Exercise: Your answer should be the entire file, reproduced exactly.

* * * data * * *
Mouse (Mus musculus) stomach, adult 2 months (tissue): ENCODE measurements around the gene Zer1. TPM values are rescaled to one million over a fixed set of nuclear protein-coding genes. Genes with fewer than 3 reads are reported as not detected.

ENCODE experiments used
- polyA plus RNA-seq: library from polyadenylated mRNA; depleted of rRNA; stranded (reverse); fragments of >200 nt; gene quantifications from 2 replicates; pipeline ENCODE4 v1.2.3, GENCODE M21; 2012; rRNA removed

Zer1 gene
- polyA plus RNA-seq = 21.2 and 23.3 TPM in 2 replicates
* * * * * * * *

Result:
Mouse (Mus musculus) stomach, adult 2 months (tissue): ENCODE measurements around the gene Zer1. TPM values are rescaled to one million over a fixed set of nuclear protein-coding genes. Genes with fewer than 3 reads are reported as not detected.

ENCODE experiments used
- polyA plus RNA-seq: library from polyadenylated mRNA; depleted of rRNA; stranded (reverse); fragments of >200 nt; gene quantifications from 2 replicates; pipeline ENCODE4 v1.2.3, GENCODE M21; 2012; rRNA removed

Zer1 gene
- polyA plus RNA-seq = 21.2 and 23.3 TPM in 2 replicates